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I understand that in a snapshot-based network replication system the server holds onto N full snapshots and uses incoming ACK'd data from the clients to construct delta snapshots. This makes sense. What I have not seen a lot of information about is how the client uses that delta compressed snapshot to apply the changes.

Does the client store N snapshots so that it can reconstitute the delta compression against the reference it claims to have, or does it simply have one snapshot state of accumulated deltas? I imagine the former being correct, but the latter being less memory.

I've read How would a game-state snapshot system be implemented for networked real-time games? and and other answers, looked at Fabien's post, and read a couple of articles by Valve, but I am still unclear.

Any thoughts on this?

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Overview

The server's state updates with each game tick and a new state is calculated. This new state is enqueued until it is ready to be sent.

When the networking loop is ready to send the state it checks to see what the last acknowledged state is. If there is none then it sends the full state. If there is one, it calculates the delta between that state, and the new one, and sends the resulting delta.

This delta is then sent to the client. The client enqueues the delta into its buffer. The client code then interpolates between deltas to calculate the current state.

Old states need to be stored to buffer network traffic

Clients usually have a queue of game states or deltas. This buffer is used to reduce jitter (new deltas may arrive at semi-random times), provide insulation against packet loss/lag (if a packet fails to come through or is slow, there is still time to wait for another) and increase the rate of visual updates (deltas may be sent 100 times per second, but the client wants to run at 200fps and has a 144hz monitor).

Keep in mind, even though I called these "old" states, the client is yet to see the data. These states are only old from the server's perspective.

Beyond that, it depends on how deltas are being used, and what your architecture is. Deltas can either be absolute (A = 1) or relative (A += 1).

There's no need to store past states for absolute deltas

If deltas are absolute, there is no need for clients to store past states. The server can calculate the delta from the last acknowledged state, and the system will run correctly. There is no chance that you will mess something up by setting A = 1 and then setting A = 1 again.

For example, imagine the client has the following states held in its cache:

  • {tick_number = 1, A = 0}
  • {tick_number = 3, A = 2}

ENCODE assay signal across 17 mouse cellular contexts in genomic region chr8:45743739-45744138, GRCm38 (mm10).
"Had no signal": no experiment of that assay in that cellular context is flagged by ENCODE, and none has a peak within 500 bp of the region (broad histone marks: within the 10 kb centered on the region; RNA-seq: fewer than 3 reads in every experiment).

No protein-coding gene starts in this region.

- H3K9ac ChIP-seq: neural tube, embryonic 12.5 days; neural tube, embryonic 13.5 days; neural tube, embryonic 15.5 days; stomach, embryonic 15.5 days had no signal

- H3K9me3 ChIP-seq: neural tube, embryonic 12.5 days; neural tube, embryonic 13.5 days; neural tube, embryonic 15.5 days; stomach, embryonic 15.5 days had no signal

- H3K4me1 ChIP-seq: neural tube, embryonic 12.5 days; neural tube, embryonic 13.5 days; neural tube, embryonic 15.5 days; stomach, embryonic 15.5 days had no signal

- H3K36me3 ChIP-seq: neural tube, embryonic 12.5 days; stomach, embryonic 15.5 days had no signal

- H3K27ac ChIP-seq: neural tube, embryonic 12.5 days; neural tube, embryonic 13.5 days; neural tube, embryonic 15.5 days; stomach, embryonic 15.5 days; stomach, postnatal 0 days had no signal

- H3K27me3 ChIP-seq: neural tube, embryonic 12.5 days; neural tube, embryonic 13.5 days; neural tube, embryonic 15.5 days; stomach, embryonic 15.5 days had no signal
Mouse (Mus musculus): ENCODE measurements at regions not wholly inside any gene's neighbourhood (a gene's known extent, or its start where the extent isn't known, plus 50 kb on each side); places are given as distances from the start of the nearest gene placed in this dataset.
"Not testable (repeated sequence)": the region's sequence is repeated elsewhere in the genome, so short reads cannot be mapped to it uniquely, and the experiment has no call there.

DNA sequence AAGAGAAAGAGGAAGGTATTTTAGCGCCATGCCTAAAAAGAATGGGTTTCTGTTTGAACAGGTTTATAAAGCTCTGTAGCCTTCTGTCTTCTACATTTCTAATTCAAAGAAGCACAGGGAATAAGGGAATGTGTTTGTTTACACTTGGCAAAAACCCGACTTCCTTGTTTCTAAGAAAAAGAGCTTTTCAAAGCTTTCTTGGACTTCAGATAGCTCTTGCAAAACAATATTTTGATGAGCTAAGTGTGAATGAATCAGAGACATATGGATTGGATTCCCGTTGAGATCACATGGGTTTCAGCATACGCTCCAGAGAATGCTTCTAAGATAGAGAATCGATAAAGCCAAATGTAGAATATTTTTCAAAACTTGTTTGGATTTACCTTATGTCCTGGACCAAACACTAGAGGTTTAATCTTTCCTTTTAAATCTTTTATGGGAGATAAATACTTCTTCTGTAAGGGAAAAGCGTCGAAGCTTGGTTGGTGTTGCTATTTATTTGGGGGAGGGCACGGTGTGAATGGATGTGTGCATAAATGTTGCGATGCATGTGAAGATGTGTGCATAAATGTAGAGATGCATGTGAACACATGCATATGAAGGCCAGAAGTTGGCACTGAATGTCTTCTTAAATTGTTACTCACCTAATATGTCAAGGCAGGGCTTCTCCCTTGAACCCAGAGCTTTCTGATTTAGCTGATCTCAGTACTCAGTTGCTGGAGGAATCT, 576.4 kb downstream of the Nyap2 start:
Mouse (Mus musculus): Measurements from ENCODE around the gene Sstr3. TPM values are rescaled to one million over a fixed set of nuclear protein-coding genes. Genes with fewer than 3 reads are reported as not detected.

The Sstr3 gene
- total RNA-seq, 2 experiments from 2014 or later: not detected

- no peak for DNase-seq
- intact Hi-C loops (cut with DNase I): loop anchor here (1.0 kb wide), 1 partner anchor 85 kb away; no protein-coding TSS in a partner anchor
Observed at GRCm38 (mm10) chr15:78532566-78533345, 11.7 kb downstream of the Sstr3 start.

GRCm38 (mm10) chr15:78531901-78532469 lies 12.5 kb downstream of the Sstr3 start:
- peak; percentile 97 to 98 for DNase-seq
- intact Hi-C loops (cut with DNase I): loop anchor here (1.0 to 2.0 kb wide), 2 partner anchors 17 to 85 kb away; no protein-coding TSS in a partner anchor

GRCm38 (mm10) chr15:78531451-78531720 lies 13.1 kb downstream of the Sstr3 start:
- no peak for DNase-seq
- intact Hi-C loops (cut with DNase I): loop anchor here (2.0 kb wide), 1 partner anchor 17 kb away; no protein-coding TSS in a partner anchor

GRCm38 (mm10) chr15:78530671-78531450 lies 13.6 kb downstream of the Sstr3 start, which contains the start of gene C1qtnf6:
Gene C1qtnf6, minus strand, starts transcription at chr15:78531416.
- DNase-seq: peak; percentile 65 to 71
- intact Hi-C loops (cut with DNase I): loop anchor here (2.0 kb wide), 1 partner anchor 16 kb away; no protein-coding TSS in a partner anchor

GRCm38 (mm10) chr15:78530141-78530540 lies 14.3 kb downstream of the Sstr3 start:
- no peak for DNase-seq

The client then receives a delta {tick_number = 2, A = 1}. We can trust that the server has sent us the delta relative to the last state it knows we have received, so we can insert it without any problems.

You need a consistent reference point for relative deltas

If the system is using relative deltas, it is important to make sure that the client and server understand that the delta is relative to the same thing. If the server things that A = 1, while the client thinks that A = 10, then a delta of A += 1 is going to yield different results.

With this architecture, the client will need to store the youngest state that the server has used in a delta and every state younger than that.

For example, imagine the client has the following states held in its cache:

  • {tick_number = 1, A = 0}
  • {tick_number = 2, A = 1}
  • {tick_number = 3, A = 2}

The client receives the following delta from the server delta: {tick_number = 5, relative_to = 2, A = 2}. The client now knows that the server is always trying to use the newest state that the client has sent an acknowledgement for. Since the server is happy to send packets relative to tick number 2, that means there is no reason why the server would then go back to sending relative to tick number 1, so we can discard that state (unless it is still being used for interpolation).

For applications with sparse tick rates and/or unreliable networks, there may be benefits to holding on to packets

Continuing from the scenario above, the client has received the packet for tick number 4, and discarded its own tick number 1 since it is obsolete. This is the state of packets in the client:

  • {tick_number = 2, A = 1}
  • {tick_number = 3, A = 2}
  • {tick_number = 5, A = 2}

Now the client receives a delta that has arrived out of order: delta {tick_number = 4, relative_to = 1, A = 3}. Well, if we had kept the tick number 1 state, we would be able to use this packet to interpolate and calculate the tick number 4 state. In the previous example we threw it out, so now we can't properly calculate the tick number 4 state.

Luckily, ticks are usually very small, so we can interpolate between tick number 3 and 5. If this would harm your application, then it could be worth storing states a little longer.

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